At the root of most conflicts is a basic fear of being discovered to be wrong or fatally flawed. I think that is because so many of us were indoctrinated at an early age to focus on improving our weaknesses, instead of focusing on our natural strengths and talents.
“To be what we are, and to become what we are capable of becoming, is the only end of life.” —Baruch Spinoza
Most of us have a poor sense of our talents and strengths. Throughout our education and careers, there is a lot of attention paid to our weaknesses. We are acutely aware of our faults and deficits, our so-called “opportunities for development.”
Parents, teachers and managers are all experts in spotting deficits. In fact, most parents, teachers and managers consider it their responsibility to point out flaws and try to help us correct them.
We have become experts in our own weaknesses and spend our lives trying to repair our flaws, while our strengths lie dormant and neglected. The research, however, is clear: we grow and develop by putting emphasis on our strengths, rather than trying to correct our deficits.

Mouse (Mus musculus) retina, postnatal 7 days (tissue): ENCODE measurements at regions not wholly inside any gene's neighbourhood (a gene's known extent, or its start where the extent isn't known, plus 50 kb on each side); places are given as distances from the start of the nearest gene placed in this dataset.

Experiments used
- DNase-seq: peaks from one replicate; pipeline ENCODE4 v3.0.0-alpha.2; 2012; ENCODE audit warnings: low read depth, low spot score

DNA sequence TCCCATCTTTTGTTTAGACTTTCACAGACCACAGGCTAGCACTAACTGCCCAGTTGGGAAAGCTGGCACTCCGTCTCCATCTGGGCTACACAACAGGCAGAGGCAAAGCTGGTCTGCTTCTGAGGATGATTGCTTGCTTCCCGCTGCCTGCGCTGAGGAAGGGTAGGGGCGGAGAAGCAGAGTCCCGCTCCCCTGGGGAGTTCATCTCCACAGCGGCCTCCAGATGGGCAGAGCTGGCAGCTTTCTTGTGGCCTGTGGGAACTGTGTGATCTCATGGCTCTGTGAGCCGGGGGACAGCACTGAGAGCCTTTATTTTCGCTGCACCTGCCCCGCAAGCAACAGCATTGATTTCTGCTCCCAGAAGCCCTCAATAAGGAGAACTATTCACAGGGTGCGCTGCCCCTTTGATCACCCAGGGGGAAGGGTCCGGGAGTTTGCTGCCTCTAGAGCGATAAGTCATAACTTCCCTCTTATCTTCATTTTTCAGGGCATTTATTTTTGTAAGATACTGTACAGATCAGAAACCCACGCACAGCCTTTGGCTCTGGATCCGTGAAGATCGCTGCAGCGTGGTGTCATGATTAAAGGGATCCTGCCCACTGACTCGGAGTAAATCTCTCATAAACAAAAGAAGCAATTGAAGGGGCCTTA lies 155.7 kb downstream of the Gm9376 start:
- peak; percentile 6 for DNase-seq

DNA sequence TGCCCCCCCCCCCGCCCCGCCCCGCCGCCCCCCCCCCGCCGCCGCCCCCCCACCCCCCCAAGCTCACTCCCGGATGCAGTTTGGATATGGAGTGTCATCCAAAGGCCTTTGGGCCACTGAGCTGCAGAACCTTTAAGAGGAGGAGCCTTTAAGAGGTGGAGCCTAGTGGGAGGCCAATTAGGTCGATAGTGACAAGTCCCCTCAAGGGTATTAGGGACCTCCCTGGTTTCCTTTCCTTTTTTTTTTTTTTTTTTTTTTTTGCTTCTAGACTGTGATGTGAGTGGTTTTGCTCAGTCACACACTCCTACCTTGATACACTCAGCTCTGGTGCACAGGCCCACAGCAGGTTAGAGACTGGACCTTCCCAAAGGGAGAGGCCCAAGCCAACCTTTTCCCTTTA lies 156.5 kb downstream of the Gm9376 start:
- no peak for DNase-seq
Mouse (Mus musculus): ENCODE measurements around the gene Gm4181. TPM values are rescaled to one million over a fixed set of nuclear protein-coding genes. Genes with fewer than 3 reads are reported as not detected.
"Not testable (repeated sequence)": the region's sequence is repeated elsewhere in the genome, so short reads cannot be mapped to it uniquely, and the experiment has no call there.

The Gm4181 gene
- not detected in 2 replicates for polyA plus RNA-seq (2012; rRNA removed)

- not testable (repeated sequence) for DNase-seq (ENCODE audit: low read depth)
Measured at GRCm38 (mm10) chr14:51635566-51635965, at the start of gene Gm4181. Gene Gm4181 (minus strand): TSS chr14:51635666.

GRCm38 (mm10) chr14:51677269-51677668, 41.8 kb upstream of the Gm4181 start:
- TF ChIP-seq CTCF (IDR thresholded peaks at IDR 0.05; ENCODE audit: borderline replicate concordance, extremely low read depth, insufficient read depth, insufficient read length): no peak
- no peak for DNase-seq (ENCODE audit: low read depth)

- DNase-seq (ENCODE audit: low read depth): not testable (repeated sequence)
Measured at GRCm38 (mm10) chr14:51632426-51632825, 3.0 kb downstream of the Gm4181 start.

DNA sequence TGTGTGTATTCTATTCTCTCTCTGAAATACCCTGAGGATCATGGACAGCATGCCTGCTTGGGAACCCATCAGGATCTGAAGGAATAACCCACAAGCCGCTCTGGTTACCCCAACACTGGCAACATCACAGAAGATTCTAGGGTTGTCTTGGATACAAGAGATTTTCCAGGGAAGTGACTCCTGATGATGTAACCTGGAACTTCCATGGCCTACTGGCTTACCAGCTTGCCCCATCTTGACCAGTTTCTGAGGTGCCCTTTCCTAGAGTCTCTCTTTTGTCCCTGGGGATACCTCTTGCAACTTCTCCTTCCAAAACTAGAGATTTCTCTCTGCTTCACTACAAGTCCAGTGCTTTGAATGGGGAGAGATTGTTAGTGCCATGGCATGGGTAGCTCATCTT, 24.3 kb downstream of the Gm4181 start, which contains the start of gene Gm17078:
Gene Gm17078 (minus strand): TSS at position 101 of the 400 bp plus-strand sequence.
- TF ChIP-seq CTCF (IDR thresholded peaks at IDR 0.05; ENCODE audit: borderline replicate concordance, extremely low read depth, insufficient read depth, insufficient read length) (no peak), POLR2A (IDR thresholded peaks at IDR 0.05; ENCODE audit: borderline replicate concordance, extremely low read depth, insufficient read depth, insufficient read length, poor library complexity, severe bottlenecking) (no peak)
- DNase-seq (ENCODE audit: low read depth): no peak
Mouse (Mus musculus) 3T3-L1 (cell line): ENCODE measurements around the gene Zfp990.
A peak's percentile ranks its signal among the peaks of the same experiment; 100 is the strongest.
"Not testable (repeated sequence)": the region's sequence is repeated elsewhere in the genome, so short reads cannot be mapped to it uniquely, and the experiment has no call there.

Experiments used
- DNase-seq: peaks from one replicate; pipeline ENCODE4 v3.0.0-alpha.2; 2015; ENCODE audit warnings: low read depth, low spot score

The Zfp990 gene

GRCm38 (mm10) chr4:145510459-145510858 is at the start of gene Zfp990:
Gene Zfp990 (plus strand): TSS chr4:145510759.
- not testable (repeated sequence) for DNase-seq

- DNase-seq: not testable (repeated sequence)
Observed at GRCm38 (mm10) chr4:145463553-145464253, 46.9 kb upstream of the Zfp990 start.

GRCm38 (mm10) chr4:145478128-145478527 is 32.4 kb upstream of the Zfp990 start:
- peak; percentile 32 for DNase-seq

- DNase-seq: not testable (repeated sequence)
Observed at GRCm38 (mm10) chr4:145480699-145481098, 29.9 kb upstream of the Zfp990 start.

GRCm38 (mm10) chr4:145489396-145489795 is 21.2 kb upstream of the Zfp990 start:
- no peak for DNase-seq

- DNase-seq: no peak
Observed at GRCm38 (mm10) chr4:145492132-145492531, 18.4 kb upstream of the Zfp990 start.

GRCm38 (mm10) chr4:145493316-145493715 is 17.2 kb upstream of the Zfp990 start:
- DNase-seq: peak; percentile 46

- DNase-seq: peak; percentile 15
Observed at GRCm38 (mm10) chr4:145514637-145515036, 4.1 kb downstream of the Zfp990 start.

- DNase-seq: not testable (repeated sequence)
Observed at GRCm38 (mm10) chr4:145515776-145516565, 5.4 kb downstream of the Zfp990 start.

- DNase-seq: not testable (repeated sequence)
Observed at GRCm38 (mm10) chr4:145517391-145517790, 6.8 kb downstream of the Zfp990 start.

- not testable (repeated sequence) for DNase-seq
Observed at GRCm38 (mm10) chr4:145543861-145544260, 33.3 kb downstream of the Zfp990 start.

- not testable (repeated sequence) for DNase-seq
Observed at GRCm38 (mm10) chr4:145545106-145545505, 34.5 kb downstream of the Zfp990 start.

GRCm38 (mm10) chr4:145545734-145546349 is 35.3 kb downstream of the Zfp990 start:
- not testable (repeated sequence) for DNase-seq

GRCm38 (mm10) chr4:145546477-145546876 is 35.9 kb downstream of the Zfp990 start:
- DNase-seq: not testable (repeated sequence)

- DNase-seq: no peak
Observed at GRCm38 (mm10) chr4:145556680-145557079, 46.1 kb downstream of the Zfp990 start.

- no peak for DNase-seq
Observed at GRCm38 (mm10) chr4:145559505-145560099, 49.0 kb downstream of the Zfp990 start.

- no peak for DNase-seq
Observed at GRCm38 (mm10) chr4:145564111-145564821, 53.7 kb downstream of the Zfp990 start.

Most people don’t concern themselves with identifying their talents and strengths. Instead, they choose to study their weaknesses. A Gallup poll investigated this phenomenon by asking Americans, French, British, Canadian, Japanese and Chinese people of all ages and backgrounds the question: “Which do you think will help you improve the most: knowing your strengths or knowing your weaknesses?”
The Path to Improvement: Strengths or Weaknesses?
The answer was always the same: weaknesses, not strengths, deserve the most attention. The most strengths-focused culture is the United States, but still only a minority of people, 41 percent, felt that knowing their strengths would help them improve the most. The least strengths-focused cultures are Japan and China. Only 24 percent believe that the key to success lies in their strengths.
The majority of people in the world don’t think that the secret to improvement lies in a deep understanding of their strengths. Interestingly, in every culture, older people (55 and above) were the least fixated on their weaknesses. Perhaps they have more self-acceptance and realize the futility of trying to be what they are not.